Sex trade to lead to passport lossThe Korean government yesterday announced administrative steps intended to curtail foreign travel by Koreans for sexual purposes, including the denial of passports for up to three years to anyone found traveling either to engage in prostitution or to use the services of prostitutes. The measures will go into effect next year.
The proposal is partly a reaction to several recent incidents, including one in August, when a group of 47 women was detained as they arrived in Korea from Japan after working there as prostitutes.
The group included models, former athletes and housewives, according to the Busan police.
They were reportedly recruited by brokers who promised them large amounts of money, but some were reportedly treated as little more than slaves.
Busan police said they received 20 million won ($18,400) before they left Korea; once abroad, police said, some were resold to brothels in the countryside when their health deteriorated.
Prosecutors arrested five brokers last month who they say headed the prostitution ring that was also active in the United States, Taiwan and Australia.
Immediately after the detained women were released, however, a few of them left the country. A Busan police official said, “The women who returned to Japan probably returned to prostitution.”
The new measures were the result of work by the ministries of Gender Equality, Justice and Foreign Affairs who were told to come up with measures to stop the travel of both sex workers and their customers and prevent trafficking in women.
Rules now in effect at the Foreign Ministry place no limits on the issuance of a passport except when the applicant has engaged in illegal activities abroad and has been deported.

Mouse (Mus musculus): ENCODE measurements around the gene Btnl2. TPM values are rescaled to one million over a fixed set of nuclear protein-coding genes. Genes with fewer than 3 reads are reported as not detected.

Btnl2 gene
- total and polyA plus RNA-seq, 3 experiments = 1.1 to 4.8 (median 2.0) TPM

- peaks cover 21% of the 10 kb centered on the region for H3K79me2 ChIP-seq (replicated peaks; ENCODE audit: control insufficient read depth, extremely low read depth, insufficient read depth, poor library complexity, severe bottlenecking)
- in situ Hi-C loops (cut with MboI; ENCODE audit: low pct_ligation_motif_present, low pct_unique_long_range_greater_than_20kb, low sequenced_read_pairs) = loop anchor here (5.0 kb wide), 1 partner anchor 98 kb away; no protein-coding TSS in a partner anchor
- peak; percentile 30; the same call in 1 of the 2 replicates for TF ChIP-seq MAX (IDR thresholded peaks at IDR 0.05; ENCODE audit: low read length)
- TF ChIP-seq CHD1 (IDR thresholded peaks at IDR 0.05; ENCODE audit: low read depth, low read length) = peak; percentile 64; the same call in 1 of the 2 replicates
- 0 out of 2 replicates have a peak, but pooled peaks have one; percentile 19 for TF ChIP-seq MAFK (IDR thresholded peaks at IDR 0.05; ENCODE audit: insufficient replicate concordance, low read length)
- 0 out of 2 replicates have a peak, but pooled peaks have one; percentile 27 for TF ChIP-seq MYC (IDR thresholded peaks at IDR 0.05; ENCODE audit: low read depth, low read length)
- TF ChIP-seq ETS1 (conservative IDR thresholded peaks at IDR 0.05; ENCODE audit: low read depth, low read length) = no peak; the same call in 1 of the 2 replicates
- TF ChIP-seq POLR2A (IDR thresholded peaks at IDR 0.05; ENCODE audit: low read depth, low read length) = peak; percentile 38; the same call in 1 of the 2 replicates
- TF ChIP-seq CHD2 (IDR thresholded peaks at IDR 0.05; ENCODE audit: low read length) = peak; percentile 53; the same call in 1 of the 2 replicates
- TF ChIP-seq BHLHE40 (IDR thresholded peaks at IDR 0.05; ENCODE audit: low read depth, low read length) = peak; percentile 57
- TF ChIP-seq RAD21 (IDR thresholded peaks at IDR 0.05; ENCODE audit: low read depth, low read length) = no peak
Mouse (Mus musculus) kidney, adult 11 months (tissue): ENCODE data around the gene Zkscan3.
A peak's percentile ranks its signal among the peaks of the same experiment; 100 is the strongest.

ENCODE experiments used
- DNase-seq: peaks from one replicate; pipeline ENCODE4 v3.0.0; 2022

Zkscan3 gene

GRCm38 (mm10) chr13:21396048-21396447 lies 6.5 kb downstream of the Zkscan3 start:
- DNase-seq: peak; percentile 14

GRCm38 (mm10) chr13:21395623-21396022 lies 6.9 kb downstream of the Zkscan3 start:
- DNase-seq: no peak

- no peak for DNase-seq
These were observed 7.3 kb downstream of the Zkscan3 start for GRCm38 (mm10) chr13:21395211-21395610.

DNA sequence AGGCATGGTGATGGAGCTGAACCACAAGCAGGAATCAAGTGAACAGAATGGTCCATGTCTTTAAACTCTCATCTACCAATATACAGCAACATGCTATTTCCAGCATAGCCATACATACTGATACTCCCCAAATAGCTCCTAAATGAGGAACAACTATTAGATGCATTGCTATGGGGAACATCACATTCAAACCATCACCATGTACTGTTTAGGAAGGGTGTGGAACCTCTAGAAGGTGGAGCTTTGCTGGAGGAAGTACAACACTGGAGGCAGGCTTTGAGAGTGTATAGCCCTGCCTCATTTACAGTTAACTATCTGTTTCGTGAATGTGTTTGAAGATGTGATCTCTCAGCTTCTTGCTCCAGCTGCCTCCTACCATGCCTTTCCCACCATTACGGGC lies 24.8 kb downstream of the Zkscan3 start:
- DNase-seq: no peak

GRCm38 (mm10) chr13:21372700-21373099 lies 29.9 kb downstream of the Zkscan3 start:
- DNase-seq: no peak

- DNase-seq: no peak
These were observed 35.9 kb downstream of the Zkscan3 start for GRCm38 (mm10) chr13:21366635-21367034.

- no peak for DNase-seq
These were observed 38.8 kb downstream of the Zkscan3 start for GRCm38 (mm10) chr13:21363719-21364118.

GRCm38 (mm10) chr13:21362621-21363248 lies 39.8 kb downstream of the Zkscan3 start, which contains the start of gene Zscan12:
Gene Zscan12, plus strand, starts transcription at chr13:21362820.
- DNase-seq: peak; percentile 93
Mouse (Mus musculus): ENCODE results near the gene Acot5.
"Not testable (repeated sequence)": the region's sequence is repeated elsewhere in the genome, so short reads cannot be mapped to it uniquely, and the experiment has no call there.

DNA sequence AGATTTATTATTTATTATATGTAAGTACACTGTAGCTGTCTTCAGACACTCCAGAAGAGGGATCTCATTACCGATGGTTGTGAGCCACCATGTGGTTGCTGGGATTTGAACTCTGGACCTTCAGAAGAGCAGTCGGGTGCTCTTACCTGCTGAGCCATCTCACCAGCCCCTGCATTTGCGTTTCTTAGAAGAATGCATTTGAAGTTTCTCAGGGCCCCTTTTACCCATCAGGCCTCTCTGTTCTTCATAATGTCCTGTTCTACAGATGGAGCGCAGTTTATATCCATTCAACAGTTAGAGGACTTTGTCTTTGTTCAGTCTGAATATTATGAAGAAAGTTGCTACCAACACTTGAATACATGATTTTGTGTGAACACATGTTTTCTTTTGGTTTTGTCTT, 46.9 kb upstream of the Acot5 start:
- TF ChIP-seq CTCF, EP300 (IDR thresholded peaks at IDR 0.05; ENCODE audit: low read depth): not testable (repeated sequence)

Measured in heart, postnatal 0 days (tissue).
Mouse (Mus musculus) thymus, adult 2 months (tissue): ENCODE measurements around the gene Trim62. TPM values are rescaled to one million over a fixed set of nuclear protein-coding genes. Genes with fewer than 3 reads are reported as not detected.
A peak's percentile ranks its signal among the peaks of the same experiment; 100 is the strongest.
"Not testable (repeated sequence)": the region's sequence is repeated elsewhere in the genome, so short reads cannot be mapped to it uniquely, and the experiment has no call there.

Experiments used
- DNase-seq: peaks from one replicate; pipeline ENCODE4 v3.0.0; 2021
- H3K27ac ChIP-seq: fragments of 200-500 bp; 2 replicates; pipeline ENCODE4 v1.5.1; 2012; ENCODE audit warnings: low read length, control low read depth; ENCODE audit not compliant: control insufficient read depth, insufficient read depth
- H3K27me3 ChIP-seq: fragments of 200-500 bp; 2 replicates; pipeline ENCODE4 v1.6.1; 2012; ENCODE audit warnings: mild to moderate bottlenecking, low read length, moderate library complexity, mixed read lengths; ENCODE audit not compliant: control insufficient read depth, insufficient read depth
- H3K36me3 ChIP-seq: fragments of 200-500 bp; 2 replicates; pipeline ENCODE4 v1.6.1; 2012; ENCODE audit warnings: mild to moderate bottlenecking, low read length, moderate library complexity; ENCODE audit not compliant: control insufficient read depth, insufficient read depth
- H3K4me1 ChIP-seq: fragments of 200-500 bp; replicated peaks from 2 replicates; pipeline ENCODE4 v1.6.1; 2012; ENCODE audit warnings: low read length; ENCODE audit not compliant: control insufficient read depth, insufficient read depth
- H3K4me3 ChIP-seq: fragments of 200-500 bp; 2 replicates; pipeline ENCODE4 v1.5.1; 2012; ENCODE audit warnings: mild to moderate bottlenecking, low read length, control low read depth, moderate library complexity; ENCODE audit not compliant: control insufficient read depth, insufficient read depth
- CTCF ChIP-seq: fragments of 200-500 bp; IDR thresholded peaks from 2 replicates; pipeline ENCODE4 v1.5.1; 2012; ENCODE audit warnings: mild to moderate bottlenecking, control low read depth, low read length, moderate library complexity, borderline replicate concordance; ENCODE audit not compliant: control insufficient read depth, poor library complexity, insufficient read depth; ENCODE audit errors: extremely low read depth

But Seoul intends to go beyond that step by denying passports to persons known in some manner to have been engaged in prostitution or trafficking, even if the result was not a deportation order from another country.
Under the new measures, passports can be withheld or revoked for periods of one to three years.
Last year, 274 Koreans were arrested for prostitution, soliciting sex or being an agent in any form of sex trade overseas. Only 19 passports were taken away, according to the Ministry of Foreign Affairs and the National Police Agency.
In 2011, 341 were arrested; only five lost their travel documents. From 2008 to 2012, passports were revoked for only about 4 percent of those arrested.
Korea has faced criticism, especially from Southeast Asian countries, for its outbound sex tour trade. According to the United Nations Office on Drugs and Crime, Koreans spend about $7 billion every year overseas on travel for prostitution.
Kim Yong-hwa, a law professor at Sookmyung Women’s University, said, “Rather than just adopting new measures, it is important for policymakers to figure out how to apply them. The key to that is active cooperation among government agencies in order to eradicate prostitution.”
BY SARAH KIM, KIM HYE-MI [email@example.com]